AMFG’s ordering portal allows customers outsourcing their prototyping to send designs to production in seconds, as frequently as their development process requires. In production, manufacturing can be tracked on an individual basis, ensuring that each nuanced prototype is produced in time for its purpose to be fulfilled and development projects to press forward. 

AMFG’s MES is just one example of the numerous digital tools being employed to boost prototyping. The transition from 2022 to 2023 witnessed a spike in AI sophistication, most notable with the release of OpenAI’s image generator, DALL-E. 

According to an ENNOSTUDIO article, the software can “allow designers to very quickly iterate different ideas during the design process […] [t]he right implementation of the program would certainly streamline the journey and workflow needed to make a successful product”. With its trademark ability to create hundreds of interpretations of user-generated prompts, the principle at the heart of prototyping has here taken on an entirely new scope of possibility. 

 

3 – Redefining Prototyping’s Placement

 

Image Credit: Creaform

Testing out different approaches to a product’s design, though conventionally most practised at the beginning of the production life-cycle, can become necessary at every stage.

Whether an unforeseen design fault is identified later down the line – perhaps the details of a part intended for CNC machining could not physically be machined subtractively – or whether numerous components are designed at different stages, there are many reasons why prototyping might reappear throughout operations. 

However, with the genesis of new technologies, prototyping processes are earning more use-cases at every operational stage of production than ever before. 

Augmented reality (AR), virtual reality (VR), and 3D scanning technologies are pushing the boundaries of when a part is considered ‘finished’. 

According to research conducted by PwC, the use of VR and AR in product development could deliver a whopping $360 billion GDP boost by 2030. A large proportion of this revenue comes from the immense time-savings these technologies are able to introduce during design ideation and troubleshooting stages.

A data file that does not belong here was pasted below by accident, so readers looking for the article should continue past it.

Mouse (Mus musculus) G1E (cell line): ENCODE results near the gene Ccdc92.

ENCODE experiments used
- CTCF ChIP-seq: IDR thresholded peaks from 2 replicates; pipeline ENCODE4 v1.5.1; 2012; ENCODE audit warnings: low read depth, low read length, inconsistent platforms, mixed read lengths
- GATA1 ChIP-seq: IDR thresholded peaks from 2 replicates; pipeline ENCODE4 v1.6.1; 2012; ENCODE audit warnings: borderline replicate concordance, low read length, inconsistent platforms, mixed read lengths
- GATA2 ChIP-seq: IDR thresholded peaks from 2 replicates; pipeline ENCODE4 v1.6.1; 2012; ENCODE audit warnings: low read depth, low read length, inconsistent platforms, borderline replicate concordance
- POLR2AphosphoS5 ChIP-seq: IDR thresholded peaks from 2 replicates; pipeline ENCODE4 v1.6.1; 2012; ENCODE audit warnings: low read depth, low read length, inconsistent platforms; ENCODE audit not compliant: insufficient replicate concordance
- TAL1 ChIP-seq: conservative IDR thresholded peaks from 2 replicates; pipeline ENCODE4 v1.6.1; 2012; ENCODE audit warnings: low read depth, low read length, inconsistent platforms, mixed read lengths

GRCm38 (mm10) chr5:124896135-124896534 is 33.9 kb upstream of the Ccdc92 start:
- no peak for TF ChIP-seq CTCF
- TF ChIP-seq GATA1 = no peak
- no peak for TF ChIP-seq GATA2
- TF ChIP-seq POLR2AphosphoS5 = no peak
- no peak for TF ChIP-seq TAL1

Rather than producing many different physical prototypes, manufacturers can emulate the mechanical properties of a design in augmented or virtual reality and make alterations almost immediately. Parts can be brought to life in a matter of minutes, whilst the decision to create a physical copy can be reserved for more select purposes. 

With prototyping becoming digitally accessible, it is more possible than ever to make design adjustments and develop ideas at every stage of the production process. 

3D scanning, on the other hand, can bring end-products back to the prototyping stage in an instant. Equipping lasers to capture the dimensions of physical objects, 3D scanners have powerfully streamlined the reverse engineering process, making it possible to digitally recreate a pre-existing part in a short period of time. 

Particularly in the case of obsolete parts no longer in production, or those which have no associated design file, 3D scanners allow designers to capture and rework on objects that said goodbye to factories and workshops long ago. 

 

Prototyping the Prototyping Process 

 

The term ‘prototyping’ dates back to the ancient Greek prōtotypon, “a first or primitive form”. By nature, its performance defines a starting point which predicts the eventual existence of an end point.

However, innovation surrounding the processes used to prototype are themselves perpetually unfolding, working not towards an end point, but instead towards further and further iterations. In fact, in this context, iteration is the end point. 

2023 has witnessed the introduction and reinforcement of innovative practice – this overarching trend is not likely to lose steam any time soon, if ever.

With so many new opportunities presenting themselves in this field, striking up a strategic balance between cutting-edge ideation and tight management of production is one of the most important aspects to achieving success.